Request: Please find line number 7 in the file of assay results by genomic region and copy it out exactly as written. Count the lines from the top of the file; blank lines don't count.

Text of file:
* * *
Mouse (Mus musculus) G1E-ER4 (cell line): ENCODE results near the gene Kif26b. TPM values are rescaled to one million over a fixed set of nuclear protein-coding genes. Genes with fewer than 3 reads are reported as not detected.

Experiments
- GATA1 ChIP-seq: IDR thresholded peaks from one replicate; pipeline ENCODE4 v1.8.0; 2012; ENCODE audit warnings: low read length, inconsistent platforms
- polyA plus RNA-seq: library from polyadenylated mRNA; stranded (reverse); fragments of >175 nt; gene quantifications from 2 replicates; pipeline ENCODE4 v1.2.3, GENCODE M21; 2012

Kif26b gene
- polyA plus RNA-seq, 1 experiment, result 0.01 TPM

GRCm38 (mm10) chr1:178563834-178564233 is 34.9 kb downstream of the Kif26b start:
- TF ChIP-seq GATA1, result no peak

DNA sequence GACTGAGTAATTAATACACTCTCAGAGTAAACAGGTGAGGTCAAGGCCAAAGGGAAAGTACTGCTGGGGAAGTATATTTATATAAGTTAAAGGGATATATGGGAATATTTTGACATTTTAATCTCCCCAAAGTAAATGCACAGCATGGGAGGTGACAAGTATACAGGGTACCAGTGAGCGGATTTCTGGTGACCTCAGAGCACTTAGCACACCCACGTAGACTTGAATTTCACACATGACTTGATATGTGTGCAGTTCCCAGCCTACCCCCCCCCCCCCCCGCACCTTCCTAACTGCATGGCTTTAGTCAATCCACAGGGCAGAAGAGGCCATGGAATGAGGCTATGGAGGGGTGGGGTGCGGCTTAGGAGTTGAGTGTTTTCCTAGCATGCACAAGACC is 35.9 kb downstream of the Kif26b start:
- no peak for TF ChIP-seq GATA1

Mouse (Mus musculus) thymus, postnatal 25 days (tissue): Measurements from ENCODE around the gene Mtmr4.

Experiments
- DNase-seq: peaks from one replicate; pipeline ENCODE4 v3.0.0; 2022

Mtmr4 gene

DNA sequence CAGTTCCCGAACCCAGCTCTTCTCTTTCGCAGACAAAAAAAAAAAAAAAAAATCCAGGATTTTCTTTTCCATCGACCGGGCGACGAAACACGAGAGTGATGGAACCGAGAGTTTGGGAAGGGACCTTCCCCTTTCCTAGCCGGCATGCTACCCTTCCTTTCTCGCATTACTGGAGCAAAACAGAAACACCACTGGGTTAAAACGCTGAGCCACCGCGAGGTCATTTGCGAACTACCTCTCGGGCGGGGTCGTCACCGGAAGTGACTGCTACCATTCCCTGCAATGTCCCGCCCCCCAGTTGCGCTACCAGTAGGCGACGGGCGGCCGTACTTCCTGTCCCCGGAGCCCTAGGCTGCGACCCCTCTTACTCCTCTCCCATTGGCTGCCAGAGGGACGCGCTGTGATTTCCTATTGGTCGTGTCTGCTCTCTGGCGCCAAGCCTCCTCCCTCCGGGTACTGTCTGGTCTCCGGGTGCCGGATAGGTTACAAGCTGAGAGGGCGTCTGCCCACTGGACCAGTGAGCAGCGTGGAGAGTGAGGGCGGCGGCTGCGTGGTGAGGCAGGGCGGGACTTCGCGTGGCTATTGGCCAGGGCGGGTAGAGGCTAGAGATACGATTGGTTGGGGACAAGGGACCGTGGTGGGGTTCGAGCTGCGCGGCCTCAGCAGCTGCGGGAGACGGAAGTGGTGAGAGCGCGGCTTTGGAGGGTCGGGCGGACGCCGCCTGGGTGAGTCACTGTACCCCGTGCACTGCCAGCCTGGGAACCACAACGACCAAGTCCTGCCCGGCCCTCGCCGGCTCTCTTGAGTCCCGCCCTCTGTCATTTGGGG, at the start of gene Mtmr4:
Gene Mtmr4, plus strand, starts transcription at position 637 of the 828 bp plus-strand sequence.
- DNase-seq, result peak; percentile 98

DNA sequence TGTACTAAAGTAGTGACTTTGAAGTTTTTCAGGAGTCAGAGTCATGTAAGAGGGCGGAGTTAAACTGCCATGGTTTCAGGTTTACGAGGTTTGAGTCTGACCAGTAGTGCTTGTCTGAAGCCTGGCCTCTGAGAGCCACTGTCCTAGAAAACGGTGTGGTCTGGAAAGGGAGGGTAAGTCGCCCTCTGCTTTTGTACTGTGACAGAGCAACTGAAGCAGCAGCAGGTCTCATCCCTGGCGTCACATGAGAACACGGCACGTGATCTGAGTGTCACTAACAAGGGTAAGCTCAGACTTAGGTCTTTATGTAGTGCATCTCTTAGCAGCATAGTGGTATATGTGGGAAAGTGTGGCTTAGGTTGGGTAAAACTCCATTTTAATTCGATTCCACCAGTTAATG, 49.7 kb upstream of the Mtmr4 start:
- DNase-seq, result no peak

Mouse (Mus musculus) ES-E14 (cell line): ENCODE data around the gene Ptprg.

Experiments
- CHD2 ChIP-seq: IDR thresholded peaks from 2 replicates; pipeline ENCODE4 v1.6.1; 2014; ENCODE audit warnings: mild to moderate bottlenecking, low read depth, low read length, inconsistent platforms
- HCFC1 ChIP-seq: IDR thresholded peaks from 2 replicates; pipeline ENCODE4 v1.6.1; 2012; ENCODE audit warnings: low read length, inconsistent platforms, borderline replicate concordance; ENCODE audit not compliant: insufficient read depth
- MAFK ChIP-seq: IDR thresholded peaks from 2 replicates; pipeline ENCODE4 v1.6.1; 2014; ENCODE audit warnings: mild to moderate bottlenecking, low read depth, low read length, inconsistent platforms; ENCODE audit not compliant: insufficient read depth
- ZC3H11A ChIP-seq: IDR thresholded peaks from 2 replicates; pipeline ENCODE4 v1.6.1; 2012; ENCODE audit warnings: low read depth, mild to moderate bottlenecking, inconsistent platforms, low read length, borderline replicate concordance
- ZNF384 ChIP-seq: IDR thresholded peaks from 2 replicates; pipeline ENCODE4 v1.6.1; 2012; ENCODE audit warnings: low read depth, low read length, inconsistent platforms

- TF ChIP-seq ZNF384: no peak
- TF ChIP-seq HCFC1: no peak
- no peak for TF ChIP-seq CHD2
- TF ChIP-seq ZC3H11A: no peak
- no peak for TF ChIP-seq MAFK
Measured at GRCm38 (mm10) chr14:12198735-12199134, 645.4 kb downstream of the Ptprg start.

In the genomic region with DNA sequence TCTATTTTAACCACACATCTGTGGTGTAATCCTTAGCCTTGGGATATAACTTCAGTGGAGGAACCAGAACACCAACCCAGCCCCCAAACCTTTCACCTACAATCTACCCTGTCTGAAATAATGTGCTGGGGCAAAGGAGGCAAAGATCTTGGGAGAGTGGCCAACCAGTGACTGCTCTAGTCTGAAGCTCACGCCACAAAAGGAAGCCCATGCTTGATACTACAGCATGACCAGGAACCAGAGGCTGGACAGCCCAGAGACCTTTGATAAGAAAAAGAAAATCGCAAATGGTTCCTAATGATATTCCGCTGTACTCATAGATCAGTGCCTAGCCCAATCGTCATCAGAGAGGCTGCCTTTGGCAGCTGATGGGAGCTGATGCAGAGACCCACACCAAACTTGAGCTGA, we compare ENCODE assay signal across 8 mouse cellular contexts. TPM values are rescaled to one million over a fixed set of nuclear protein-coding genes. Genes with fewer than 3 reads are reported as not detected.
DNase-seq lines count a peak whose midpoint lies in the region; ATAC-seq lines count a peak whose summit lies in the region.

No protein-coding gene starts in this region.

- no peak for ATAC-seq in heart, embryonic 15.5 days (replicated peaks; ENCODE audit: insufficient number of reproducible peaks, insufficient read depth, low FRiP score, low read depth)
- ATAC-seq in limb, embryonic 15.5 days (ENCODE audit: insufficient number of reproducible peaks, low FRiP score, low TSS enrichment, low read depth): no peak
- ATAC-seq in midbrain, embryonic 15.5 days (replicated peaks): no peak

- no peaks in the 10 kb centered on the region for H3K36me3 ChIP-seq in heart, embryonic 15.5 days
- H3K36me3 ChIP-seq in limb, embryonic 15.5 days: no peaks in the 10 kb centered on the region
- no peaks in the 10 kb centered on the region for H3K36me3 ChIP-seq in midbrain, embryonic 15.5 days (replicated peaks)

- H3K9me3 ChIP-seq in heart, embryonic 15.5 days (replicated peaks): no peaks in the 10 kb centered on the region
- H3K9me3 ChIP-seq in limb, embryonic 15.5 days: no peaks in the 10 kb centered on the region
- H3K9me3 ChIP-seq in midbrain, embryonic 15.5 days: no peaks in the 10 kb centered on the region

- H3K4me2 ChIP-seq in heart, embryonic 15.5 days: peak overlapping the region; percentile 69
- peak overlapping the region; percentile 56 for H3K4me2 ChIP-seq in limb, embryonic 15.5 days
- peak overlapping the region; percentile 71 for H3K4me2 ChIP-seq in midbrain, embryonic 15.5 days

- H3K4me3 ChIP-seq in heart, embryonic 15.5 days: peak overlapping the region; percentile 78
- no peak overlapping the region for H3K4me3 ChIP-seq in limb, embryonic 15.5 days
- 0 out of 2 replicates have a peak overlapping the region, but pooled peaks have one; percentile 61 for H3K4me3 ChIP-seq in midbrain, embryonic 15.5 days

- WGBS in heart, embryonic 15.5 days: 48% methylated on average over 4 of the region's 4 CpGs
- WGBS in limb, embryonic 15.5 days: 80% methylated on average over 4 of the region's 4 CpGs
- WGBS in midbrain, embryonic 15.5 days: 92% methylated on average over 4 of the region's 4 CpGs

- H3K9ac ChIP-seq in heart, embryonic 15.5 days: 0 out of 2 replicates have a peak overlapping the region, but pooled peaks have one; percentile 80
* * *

GRCm38 (mm10) chr1:178563834-178564233 is 34.9 kb downstream of the Kif26b start: